Even if a foreign resident has a disability that impairs movement and communication, it does not mean that person can never become a U.S. citizen. If you have a disabled family member who wants to complete naturalization but cannot undergo a naturalization test, you could act on behalf of your relative.
According to the U.S. Citizenship and Immigration Services website, applicants must take a naturalization exam and the Oath of Allegiance. However, the USCIS can set aside the oath and allow someone to complete the naturalization process for a disabled immigrant.
The USCIS establishes different kinds of people who can complete naturalization for a disabled applicant. One example is someone designated by a court to be the surrogate or legal guardian of the applicant.
If this does not describe you, you could still act for your family member if you are a spouse of the applicant. Alternatively, you could be a blood relative, such as a parent, adult child or adult sibling. In these cases, you must be a U.S. citizen.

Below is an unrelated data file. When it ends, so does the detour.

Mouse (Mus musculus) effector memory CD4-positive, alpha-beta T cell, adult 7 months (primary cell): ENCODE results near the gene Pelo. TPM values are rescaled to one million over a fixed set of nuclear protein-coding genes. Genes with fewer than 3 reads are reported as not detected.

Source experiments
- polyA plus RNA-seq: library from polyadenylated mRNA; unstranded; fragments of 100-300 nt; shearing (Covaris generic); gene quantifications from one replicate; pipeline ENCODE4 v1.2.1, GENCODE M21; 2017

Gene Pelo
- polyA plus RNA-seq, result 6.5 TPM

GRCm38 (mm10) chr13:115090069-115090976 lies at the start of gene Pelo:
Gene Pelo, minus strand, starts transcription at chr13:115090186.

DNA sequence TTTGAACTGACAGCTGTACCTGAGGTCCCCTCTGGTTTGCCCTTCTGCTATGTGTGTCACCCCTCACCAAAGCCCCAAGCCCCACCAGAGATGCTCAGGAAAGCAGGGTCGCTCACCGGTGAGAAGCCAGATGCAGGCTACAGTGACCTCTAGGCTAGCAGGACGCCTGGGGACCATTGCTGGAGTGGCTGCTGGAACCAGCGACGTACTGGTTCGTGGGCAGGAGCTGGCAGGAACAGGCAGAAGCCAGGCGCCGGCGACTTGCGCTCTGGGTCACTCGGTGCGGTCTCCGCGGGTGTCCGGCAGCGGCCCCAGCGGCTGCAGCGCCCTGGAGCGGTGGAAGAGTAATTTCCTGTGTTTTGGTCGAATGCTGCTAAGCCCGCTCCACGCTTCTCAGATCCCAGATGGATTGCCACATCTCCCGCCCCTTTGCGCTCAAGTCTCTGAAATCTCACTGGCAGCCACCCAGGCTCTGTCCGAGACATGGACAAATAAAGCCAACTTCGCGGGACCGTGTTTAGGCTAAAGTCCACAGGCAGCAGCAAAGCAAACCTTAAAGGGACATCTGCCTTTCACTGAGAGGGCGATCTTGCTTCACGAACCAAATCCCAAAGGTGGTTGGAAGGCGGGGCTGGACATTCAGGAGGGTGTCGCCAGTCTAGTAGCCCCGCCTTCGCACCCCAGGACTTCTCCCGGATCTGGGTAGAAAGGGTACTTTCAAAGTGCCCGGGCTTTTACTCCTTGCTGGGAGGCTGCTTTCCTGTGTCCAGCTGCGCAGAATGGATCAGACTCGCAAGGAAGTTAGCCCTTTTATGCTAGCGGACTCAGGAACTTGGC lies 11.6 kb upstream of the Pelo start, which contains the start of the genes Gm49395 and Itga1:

Priority of persons
Be aware that USCIS only recognizes a single representative of a disabled applicant. To avoid conflict between potential representatives, immigration authorities prioritize them in a specific order.
If you are a legal guardian or the surrogate of your relative, your role takes top priority. From there, the USCIS will designate a representative who is a spouse, parent, adult child or adult sibling in descending order of priority.
Even severely disabled foreign residents have the hope of enjoying U.S. citizenship. Provided you can establish your relationship with your relative, you may be in a position to help a disabled family member achieve this dream.